Pairs in for loops?


I see x => y-style pairs pop up in new places (e.g., in replace), which can help clarify intent, and the roles of different arguments/variables, among other things. I was representing a binary relation as a set of pairs, and without thinking, I wrote a for loop that used pair syntax to unpack the elements – as in:

for (x => y) in R

This doesn’t work, of course, but perhaps it should? Even for, say, mapping/dictionary iteration? This is used (though with separate syntax) in PHP, for example, where you can use foreach (R as $x => $y), as opposed to the usual foreach (R as $p).

I’m not arguing that we should be able to unpack to arbitrary structs – but Pair is perhaps almost as special as Tuple…? I guess it would make sense to permit this as unpacking syntax in general, such as (x => y) = pop!(R); an issue with that is that it’s currently valid syntax…


(Then again, unpacking arbitrary structs – both in loops and assignments and parameter lists, using constructors that are populated by corresponding fields – would be cool, too. But in this case, we’re even talking about an operator, and not the Pair constructor … and unpacking to arbitrary functions would be taking things a tad too far xD)


I think the general case here is pattern-matching built in to the language.

I believe Jeff has expressed interest in eventually adding something like this to core Julia, but in the mean time @kevin.squire built a package for pattern matching using macros:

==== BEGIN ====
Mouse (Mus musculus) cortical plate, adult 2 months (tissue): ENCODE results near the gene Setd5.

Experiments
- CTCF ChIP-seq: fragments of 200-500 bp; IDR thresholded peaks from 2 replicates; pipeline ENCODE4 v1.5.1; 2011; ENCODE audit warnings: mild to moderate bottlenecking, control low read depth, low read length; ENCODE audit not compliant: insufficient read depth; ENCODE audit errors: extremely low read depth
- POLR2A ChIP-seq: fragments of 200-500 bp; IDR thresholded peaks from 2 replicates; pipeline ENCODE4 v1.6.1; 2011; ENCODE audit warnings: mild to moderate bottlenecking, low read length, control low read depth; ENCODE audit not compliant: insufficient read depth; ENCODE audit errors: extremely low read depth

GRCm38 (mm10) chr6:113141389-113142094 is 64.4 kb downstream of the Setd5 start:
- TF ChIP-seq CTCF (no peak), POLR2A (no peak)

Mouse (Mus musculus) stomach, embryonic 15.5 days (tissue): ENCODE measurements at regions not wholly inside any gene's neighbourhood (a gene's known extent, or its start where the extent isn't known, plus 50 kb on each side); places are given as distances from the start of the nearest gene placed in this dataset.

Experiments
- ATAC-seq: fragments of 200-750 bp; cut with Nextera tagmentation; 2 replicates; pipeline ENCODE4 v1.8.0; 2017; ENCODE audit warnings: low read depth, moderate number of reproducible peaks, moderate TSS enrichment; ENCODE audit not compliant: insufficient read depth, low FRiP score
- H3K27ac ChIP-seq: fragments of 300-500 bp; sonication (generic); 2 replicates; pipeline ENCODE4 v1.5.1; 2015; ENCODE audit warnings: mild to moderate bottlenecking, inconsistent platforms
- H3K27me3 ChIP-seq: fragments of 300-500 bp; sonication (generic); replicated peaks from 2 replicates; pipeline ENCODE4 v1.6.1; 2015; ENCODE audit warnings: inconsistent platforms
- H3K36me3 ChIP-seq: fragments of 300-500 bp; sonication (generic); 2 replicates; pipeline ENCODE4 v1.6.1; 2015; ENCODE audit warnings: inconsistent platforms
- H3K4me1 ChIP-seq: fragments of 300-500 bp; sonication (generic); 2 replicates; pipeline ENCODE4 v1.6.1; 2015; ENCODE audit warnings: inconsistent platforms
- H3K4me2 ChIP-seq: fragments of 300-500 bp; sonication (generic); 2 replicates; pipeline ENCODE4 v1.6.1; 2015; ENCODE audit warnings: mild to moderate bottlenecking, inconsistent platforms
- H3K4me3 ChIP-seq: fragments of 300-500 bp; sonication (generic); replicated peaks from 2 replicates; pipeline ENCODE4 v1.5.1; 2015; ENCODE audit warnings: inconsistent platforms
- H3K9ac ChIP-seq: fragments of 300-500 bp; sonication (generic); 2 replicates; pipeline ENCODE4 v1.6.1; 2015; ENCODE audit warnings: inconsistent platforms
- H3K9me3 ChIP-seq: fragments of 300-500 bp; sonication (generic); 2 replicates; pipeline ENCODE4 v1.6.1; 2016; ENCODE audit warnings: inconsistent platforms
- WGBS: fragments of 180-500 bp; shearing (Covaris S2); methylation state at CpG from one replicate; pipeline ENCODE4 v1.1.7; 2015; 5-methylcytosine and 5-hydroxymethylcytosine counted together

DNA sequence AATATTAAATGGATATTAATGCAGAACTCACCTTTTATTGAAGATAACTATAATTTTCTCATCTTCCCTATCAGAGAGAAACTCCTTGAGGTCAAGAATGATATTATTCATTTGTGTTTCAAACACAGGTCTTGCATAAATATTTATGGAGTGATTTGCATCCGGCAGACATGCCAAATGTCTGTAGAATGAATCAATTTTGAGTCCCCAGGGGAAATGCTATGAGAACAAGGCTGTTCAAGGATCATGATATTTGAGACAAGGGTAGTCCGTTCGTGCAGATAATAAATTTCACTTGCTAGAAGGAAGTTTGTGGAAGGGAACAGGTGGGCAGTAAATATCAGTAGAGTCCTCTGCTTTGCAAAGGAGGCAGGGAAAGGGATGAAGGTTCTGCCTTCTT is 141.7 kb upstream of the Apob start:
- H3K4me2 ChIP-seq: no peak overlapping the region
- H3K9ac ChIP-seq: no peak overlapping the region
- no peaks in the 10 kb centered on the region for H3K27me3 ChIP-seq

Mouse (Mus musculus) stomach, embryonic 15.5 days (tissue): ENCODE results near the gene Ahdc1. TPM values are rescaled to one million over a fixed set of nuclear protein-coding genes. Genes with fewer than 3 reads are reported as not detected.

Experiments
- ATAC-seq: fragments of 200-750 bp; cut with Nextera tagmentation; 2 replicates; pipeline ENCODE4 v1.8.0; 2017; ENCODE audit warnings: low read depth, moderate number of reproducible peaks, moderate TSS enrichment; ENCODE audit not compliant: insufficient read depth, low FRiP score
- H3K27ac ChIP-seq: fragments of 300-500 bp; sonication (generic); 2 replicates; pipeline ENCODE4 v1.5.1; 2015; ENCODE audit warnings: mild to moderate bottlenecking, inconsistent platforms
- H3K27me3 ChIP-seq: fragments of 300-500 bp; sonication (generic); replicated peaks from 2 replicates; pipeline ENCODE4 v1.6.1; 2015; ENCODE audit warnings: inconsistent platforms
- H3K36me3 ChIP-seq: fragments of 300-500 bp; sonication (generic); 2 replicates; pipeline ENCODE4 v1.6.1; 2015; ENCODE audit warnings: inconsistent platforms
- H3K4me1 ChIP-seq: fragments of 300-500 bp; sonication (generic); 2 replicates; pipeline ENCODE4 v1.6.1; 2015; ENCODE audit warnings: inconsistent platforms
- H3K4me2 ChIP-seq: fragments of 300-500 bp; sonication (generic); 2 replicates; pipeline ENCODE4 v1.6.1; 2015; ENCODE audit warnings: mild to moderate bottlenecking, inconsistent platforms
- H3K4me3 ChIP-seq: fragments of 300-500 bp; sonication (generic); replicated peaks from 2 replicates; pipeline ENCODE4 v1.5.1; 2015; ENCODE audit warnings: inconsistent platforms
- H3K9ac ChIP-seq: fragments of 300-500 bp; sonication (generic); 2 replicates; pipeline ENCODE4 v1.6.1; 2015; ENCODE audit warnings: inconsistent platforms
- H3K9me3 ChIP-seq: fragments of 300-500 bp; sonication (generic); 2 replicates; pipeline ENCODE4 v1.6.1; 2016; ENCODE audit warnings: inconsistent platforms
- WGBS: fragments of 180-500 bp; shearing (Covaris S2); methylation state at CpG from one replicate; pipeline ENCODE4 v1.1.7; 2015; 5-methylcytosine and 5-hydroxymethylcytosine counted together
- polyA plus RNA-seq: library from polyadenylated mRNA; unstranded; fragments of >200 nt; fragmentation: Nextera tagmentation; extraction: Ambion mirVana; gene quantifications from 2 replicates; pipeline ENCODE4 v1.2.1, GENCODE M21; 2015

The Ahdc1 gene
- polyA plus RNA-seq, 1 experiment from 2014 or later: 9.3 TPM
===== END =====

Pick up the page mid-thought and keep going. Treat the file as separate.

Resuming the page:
Pair is a plain old struct with the infix a => b as an alternate spelling of Pair(a, b), so a solution here should probably be more general than treating Pair or => specially.

Related to your second point, here’s an example of destructuring a struct:


Just to make sure you’re aware, the following syntax does unpack elements:

for (x, y) in R


Yes, that’s what I’m using :slight_smile:


I find the (existing) tuple destructuring syntax better, since it generalizes to 2+ elements naturally. I am not sure that a parallel syntax would be useful for just one special case (n=2).


It would be specifically for pairs, not iterables in general, I was thinking. But, yeah, just a special case of pattern-matching. I’ll just wait for that maybe showing up at some point :slight_smile:


I guess I formulated that a bit ambiguously. I meant specifically the Pair type.


I would like that too, for consistency. I always find myself having to google for the syntax, as my first attempt is k => v.